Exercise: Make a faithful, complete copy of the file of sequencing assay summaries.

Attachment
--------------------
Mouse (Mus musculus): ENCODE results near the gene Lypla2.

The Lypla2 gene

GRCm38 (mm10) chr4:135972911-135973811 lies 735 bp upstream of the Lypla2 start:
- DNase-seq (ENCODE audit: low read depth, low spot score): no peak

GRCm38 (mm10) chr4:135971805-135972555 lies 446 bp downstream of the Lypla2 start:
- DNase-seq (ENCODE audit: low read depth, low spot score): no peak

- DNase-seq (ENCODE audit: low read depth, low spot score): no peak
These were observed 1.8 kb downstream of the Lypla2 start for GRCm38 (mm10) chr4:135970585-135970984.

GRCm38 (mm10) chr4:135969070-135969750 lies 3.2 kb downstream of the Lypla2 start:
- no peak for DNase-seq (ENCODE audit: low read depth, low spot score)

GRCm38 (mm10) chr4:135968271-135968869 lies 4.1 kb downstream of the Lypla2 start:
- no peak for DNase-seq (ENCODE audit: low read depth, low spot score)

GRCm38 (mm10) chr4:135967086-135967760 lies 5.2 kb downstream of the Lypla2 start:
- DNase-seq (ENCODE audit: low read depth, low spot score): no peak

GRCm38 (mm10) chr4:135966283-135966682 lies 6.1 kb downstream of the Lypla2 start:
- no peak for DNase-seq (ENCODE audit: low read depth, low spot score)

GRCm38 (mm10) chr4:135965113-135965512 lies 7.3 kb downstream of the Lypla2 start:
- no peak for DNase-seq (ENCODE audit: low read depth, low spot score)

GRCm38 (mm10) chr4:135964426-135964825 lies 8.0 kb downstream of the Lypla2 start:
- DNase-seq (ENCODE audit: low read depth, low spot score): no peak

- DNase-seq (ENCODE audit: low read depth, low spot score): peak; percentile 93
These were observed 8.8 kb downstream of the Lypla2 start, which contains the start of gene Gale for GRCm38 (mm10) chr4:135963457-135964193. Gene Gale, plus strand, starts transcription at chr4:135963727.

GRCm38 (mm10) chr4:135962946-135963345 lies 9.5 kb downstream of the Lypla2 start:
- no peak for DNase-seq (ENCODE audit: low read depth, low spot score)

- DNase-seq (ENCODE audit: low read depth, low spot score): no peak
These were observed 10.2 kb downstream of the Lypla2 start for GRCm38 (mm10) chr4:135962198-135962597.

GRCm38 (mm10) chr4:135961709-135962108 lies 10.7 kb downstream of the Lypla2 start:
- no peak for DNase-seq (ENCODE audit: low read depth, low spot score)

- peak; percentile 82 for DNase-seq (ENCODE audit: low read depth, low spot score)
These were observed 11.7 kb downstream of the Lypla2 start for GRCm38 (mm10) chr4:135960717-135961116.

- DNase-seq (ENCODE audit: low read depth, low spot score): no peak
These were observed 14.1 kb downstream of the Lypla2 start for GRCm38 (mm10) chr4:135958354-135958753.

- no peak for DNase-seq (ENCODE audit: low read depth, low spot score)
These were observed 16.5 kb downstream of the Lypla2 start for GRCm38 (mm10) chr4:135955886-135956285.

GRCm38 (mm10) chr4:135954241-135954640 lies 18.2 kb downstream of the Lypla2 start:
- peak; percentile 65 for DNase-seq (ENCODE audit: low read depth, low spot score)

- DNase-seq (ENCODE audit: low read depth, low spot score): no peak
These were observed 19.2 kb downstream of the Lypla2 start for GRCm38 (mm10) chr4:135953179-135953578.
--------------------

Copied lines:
Mouse (Mus musculus): ENCODE results near the gene Lypla2.

The Lypla2 gene

GRCm38 (mm10) chr4:135972911-135973811 lies 735 bp upstream of the Lypla2 start:
- DNase-seq (ENCODE audit: low read depth, low spot score): no peak

GRCm38 (mm10) chr4:135971805-135972555 lies 446 bp downstream of the Lypla2 start:
- DNase-seq (ENCODE audit: low read depth, low spot score): no peak

- DNase-seq (ENCODE audit: low read depth, low spot score): no peak
These were observed 1.8 kb downstream of the Lypla2 start for GRCm38 (mm10) chr4:135970585-135970984.

GRCm38 (mm10) chr4:135969070-135969750 lies 3.2 kb downstream of the Lypla2 start:
- no peak for DNase-seq (ENCODE audit: low read depth, low spot score)

GRCm38 (mm10) chr4:135968271-135968869 lies 4.1 kb downstream of the Lypla2 start:
- no peak for DNase-seq (ENCODE audit: low read depth, low spot score)

GRCm38 (mm10) chr4:135967086-135967760 lies 5.2 kb downstream of the Lypla2 start:
- DNase-seq (ENCODE audit: low read depth, low spot score): no peak

GRCm38 (mm10) chr4:135966283-135966682 lies 6.1 kb downstream of the Lypla2 start:
- no peak for DNase-seq (ENCODE audit: low read depth, low spot score)

GRCm38 (mm10) chr4:135965113-135965512 lies 7.3 kb downstream of the Lypla2 start:
- no peak for DNase-seq (ENCODE audit: low read depth, low spot score)

GRCm38 (mm10) chr4:135964426-135964825 lies 8.0 kb downstream of the Lypla2 start:
- DNase-seq (ENCODE audit: low read depth, low spot score): no peak

- DNase-seq (ENCODE audit: low read depth, low spot score): peak; percentile 93
These were observed 8.8 kb downstream of the Lypla2 start, which contains the start of gene Gale for GRCm38 (mm10) chr4:135963457-135964193. Gene Gale, plus strand, starts transcription at chr4:135963727.

GRCm38 (mm10) chr4:135962946-135963345 lies 9.5 kb downstream of the Lypla2 start:
- no peak for DNase-seq (ENCODE audit: low read depth, low spot score)

- DNase-seq (ENCODE audit: low read depth, low spot score): no peak
These were observed 10.2 kb downstream of the Lypla2 start for GRCm38 (mm10) chr4:135962198-135962597.

GRCm38 (mm10) chr4:135961709-135962108 lies 10.7 kb downstream of the Lypla2 start:
- no peak for DNase-seq (ENCODE audit: low read depth, low spot score)

- peak; percentile 82 for DNase-seq (ENCODE audit: low read depth, low spot score)
These were observed 11.7 kb downstream of the Lypla2 start for GRCm38 (mm10) chr4:135960717-135961116.

- DNase-seq (ENCODE audit: low read depth, low spot score): no peak
These were observed 14.1 kb downstream of the Lypla2 start for GRCm38 (mm10) chr4:135958354-135958753.

- no peak for DNase-seq (ENCODE audit: low read depth, low spot score)
These were observed 16.5 kb downstream of the Lypla2 start for GRCm38 (mm10) chr4:135955886-135956285.

GRCm38 (mm10) chr4:135954241-135954640 lies 18.2 kb downstream of the Lypla2 start:
- peak; percentile 65 for DNase-seq (ENCODE audit: low read depth, low spot score)

- DNase-seq (ENCODE audit: low read depth, low spot score): no peak
These were observed 19.2 kb downstream of the Lypla2 start for GRCm38 (mm10) chr4:135953179-135953578.